Historically, the mental health system, and the conversation surrounding it, has given more value to the expert opinions of providers and clinicians than the experiences of those living with mental health conditions. Today, elevating the visibility of mental health consumers is now commonplace for mental health organizations, institutions, and leaders who recognize the many advantages of giving mental health consumers more autonomy and authority in the mental health space. But what else needs to happen before we’re able to say that the mental health system is truly informed by consumer voice?
For this episode we called on two stalwarts of the mental health consumer movement in Texas: Noah Abdenour, Director of Peer and Recovery Services Programs, Planning and Policy for Texas Health and Human Services (HHS); and Anna Gray, director of Prosumers, a peer-run organization. Between the two of them, they possess lifetimes of accumulated wisdom on mental health recovery.
Peer Leadership from the Inside: Breaking New Ground
Noah’s experience as HHS’s first Director of Peer and Recovery Services Programs, Planning and Policy has been a case study in organizational culture shock. His charge is to direct the agency’s coordination of peer support training and certification for the whole state. Walking into a position with a blank canvas was equal parts exhilarating and daunting.
“You know that HHS is a massive organization that moves at the speed of the state, which is a totally different pace, a totally different way of operating that I wasn’t accustomed to,” says Noah. “So the very first challenge was you know, having the patience.”
What’s more, it wasn’t always clear how much Noah could carve out space for his own identity as a person with lived experience within an environment where that wasn’t the norm. He describes needing to temper some of his more activist impulses, and feeling a sense of “imposter syndrome” as a result.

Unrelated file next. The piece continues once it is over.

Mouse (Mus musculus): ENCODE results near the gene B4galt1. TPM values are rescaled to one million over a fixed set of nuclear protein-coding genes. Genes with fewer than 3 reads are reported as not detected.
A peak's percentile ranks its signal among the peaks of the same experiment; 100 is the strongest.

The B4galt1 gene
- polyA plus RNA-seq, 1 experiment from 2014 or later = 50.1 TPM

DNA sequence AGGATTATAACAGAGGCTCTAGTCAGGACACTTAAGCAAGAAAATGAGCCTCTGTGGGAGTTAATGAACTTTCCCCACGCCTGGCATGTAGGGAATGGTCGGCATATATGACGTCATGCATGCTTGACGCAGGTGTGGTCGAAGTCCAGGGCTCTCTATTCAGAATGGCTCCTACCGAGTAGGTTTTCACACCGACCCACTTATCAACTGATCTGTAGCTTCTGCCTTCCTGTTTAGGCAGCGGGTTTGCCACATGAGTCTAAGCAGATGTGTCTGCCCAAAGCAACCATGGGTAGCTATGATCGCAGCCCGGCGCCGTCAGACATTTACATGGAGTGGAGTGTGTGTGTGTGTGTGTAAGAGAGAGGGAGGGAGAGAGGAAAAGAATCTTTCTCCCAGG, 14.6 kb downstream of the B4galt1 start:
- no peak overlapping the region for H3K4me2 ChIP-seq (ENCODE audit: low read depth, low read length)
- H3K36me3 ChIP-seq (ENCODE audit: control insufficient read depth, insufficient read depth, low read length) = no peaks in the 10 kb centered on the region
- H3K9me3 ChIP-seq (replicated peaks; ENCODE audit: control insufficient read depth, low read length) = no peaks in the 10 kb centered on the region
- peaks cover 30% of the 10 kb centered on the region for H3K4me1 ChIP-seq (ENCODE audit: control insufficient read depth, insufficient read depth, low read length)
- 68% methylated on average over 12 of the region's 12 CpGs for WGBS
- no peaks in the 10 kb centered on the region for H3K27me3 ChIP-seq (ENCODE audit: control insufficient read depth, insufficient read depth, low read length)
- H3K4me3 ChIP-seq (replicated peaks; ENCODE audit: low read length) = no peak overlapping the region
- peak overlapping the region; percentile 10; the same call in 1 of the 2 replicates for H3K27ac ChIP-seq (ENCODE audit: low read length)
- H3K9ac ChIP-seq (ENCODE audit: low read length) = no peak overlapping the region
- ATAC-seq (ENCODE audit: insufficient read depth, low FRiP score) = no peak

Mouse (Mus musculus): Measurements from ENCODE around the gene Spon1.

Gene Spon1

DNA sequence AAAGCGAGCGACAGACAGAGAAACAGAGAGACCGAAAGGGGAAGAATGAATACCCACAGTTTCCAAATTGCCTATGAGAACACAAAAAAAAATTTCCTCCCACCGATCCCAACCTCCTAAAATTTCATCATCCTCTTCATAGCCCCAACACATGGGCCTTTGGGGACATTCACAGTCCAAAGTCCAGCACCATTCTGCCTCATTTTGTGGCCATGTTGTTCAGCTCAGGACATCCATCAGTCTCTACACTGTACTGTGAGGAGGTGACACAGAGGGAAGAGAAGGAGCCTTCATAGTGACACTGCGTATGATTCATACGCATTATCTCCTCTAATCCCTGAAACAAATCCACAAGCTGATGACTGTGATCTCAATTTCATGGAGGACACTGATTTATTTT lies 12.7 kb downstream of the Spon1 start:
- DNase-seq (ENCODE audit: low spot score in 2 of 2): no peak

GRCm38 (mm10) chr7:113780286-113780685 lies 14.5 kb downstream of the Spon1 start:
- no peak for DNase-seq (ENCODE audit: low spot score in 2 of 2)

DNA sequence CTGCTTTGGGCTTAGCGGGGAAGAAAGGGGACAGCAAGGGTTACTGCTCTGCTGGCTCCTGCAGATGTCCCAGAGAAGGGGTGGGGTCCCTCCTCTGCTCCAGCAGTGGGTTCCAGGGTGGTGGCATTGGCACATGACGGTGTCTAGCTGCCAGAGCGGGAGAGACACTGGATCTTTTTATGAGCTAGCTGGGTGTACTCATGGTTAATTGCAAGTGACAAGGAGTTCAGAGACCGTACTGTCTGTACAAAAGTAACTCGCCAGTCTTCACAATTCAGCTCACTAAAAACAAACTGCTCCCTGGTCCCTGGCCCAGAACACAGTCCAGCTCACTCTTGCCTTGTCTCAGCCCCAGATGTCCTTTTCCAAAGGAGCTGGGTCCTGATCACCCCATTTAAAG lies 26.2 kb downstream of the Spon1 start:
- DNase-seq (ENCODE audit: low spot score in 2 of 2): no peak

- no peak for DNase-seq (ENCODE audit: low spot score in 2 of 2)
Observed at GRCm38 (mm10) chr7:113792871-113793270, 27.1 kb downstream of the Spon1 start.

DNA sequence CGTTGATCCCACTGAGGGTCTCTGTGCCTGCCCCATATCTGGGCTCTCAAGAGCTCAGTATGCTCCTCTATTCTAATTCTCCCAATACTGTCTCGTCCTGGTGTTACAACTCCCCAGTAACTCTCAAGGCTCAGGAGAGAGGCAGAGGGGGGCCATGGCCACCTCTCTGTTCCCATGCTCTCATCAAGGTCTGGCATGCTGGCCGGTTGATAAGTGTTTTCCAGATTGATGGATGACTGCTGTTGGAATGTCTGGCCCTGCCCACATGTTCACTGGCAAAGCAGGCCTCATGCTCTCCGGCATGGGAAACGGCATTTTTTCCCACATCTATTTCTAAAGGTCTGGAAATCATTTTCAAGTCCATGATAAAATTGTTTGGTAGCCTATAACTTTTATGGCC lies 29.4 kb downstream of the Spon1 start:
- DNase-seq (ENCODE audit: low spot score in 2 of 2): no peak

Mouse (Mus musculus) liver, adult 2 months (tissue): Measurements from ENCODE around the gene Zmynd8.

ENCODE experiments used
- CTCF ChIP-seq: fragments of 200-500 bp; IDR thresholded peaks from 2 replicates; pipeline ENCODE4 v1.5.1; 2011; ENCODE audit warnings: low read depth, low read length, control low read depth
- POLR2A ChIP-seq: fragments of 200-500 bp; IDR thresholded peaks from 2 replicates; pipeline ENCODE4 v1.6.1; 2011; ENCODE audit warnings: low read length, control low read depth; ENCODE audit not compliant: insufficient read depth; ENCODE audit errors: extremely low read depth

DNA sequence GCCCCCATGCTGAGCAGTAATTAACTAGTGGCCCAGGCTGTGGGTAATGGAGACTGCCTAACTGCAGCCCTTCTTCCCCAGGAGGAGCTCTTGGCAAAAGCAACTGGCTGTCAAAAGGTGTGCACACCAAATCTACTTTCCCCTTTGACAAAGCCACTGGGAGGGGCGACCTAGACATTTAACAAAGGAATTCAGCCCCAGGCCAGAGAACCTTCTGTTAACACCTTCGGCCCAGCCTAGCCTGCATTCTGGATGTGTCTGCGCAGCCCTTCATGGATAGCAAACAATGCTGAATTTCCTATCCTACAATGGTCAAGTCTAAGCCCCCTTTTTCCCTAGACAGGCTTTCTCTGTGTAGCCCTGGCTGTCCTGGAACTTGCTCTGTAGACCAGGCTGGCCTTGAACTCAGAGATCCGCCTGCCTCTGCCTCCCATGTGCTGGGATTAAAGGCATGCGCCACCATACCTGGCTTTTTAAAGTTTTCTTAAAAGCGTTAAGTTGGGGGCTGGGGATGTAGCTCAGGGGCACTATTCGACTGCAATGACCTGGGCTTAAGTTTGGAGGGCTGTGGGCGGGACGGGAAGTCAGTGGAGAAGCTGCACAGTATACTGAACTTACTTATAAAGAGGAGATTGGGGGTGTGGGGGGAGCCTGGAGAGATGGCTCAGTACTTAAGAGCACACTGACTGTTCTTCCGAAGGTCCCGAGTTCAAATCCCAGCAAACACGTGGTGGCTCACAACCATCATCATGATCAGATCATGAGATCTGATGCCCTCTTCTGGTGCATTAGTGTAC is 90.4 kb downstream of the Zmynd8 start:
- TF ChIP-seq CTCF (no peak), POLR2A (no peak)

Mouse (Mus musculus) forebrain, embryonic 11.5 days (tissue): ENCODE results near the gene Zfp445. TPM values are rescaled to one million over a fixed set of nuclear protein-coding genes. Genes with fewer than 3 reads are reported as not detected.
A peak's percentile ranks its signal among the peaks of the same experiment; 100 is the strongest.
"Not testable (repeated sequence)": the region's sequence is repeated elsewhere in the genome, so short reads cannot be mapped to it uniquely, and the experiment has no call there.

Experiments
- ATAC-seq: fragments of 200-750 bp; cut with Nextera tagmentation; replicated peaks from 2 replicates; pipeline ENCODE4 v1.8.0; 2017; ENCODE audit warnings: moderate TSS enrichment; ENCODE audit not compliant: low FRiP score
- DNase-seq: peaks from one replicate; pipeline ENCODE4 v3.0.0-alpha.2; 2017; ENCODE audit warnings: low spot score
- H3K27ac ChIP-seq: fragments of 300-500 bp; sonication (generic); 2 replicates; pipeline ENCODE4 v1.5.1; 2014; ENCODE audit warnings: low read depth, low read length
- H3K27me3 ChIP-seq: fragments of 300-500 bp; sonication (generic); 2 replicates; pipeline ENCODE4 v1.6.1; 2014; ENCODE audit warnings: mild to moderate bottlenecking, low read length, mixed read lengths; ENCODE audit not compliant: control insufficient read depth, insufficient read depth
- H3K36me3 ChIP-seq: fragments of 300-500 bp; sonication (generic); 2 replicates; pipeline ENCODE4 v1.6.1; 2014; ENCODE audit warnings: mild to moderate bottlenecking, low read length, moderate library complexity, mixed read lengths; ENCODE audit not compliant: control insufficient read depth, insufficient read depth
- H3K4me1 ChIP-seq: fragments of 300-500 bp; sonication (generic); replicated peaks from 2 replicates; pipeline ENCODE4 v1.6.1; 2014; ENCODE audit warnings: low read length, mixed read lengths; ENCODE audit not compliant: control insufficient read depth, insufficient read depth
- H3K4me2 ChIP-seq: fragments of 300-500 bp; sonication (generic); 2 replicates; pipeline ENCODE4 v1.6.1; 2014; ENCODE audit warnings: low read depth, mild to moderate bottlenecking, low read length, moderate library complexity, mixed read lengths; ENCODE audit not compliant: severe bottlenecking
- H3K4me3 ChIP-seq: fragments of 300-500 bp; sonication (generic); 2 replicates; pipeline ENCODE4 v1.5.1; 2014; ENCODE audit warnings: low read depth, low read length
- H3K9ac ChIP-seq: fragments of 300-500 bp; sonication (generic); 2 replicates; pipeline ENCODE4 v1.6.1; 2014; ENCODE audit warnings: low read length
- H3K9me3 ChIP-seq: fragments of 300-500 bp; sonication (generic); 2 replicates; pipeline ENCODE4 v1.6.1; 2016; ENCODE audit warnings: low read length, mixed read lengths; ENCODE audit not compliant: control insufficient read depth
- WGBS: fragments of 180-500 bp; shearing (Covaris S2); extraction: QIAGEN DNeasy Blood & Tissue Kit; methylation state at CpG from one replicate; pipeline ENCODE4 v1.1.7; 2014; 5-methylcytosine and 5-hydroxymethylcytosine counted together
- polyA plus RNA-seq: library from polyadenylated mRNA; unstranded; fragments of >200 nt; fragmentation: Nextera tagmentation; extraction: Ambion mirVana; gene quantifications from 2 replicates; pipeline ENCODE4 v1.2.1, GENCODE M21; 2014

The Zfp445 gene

“I think I felt the weight of our entire community for a little bit there like being the first person open with lived experience that was the reason I was hired into the position,” says Noah. “And that, like peer support was a credential that I came into the agency under. The first challenge is with the immensity of this bureaucracy there’s a lot to learn.”
Such misgivings aside, Noah considers himself blessed for the opportunity that lay before him, and believes he’s in a great position to do a lot of good for a lot of people.
“We’re nudging ourselves in; we’ve created a seat the table that didn’t exist before,” says Noah. “What we’ve done is make sure our colleagues can see that we’re level with all of them. We’re going to have a team of people that’s going to continue to advocate for more recovery support, more recovery resources as we move forward, and give those resources to our community.”
Peer Leadership from the Outside: Daring to Dream
Noah’s experience shows that the life of a person in recovery is about creating niches where none currently exist. In recounting the early days of Prosumers International, Anna emphasizes this rich tradition of consumers as niche-builders, who frequently have to claim the mantle of leadership without much in the way of a roadmap. In her early discussions with Prosumers co-founder Janet Paleo, Anna determined that her prior experience managing people gave her enough of a template for what Prosumers would offer consumers.
“One day [Janet and I] were talking and it’s like, you know, everything I’m using in management and business is about people thriving and people performing,” says Anna. “And we started having monthly groups in which we discussed what it would look like to have amazing lives, and what were the skills that we needed to live a powerful and amazing life. And it wasn’t about a diagnosis and it wasn’t about, you know, the challenges and the troublesome behaviors—it was about daring to dream.”
The focus on daring to dream is what, for many in the consumer movement, marks out the zone of recovery versus mere symptom management. Through organizations like Prosumers, people in recovery are taught to set the bar high for themselves, and to take up anew dreams previously deferred—or not even considered.
“We definitely need to continue spreading what mental health recovery is,” says Anna. “Mental health recovery is not stabilization. It doesn’t mean that we are absent of symptoms. Recovery is that we get to live our life. Recovery is that we get to have self- direction and agency in what we want to aspire to do, and we have access to the services that will empower our already existing resources.”
- Voices of Recovery: The Storytelling Showcase
- Consumer Voice: Its Role in Diversity, Equity and Inclusion
- In Their Words: On Recovery
- Peer Support with an Artistic Flair